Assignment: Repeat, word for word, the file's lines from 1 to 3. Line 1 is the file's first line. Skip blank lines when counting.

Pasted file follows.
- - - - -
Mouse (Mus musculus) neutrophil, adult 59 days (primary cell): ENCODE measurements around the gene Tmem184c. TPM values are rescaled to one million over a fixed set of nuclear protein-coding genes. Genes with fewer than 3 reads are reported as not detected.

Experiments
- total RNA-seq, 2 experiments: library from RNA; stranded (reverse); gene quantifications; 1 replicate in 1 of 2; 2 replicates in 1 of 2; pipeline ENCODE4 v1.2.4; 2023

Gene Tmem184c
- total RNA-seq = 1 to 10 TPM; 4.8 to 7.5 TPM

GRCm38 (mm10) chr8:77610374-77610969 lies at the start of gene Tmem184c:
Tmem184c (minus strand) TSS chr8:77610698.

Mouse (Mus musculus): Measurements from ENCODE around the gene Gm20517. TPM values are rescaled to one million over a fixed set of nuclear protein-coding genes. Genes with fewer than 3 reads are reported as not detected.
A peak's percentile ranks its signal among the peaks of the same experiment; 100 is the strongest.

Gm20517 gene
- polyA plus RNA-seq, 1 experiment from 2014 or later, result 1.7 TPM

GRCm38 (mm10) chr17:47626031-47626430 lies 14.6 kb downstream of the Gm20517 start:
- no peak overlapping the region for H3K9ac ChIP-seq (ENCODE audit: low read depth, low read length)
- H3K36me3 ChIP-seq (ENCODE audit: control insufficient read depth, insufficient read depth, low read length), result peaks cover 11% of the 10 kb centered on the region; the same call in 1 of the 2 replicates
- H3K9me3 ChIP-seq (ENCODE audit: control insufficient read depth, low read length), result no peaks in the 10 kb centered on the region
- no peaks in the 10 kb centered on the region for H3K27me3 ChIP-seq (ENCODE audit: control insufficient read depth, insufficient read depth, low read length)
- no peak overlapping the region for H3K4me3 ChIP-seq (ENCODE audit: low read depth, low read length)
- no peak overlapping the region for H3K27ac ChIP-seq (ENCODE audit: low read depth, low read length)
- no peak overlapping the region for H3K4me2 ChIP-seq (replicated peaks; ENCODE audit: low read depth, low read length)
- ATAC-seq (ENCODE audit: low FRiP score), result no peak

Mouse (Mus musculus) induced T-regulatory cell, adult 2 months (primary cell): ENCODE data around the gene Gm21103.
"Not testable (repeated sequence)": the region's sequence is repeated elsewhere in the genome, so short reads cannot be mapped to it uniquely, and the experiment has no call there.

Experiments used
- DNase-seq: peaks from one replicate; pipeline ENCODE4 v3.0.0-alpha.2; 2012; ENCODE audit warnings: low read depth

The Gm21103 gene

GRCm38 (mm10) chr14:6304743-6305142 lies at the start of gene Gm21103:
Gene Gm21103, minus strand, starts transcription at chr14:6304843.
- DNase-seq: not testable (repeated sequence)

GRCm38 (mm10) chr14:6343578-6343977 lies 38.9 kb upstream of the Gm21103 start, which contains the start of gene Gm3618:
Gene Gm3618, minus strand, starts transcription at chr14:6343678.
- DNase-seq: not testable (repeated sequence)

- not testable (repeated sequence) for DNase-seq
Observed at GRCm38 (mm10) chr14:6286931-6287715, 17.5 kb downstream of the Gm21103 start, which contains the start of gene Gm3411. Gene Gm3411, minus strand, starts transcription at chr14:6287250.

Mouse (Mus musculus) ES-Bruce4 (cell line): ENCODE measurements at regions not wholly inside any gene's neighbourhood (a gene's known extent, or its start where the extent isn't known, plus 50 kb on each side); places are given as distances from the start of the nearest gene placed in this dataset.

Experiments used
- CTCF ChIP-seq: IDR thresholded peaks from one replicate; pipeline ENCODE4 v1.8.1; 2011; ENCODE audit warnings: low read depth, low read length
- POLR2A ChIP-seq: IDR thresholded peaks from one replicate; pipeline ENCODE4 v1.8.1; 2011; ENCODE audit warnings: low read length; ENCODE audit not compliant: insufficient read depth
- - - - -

Mouse (Mus musculus) neutrophil, adult 59 days (primary cell): ENCODE measurements around the gene Tmem184c. TPM values are rescaled to one million over a fixed set of nuclear protein-coding genes. Genes with fewer than 3 reads are reported as not detected.

Experiments
- total RNA-seq, 2 experiments: library from RNA; stranded (reverse); gene quantifications; 1 replicate in 1 of 2; 2 replicates in 1 of 2; pipeline ENCODE4 v1.2.4; 2023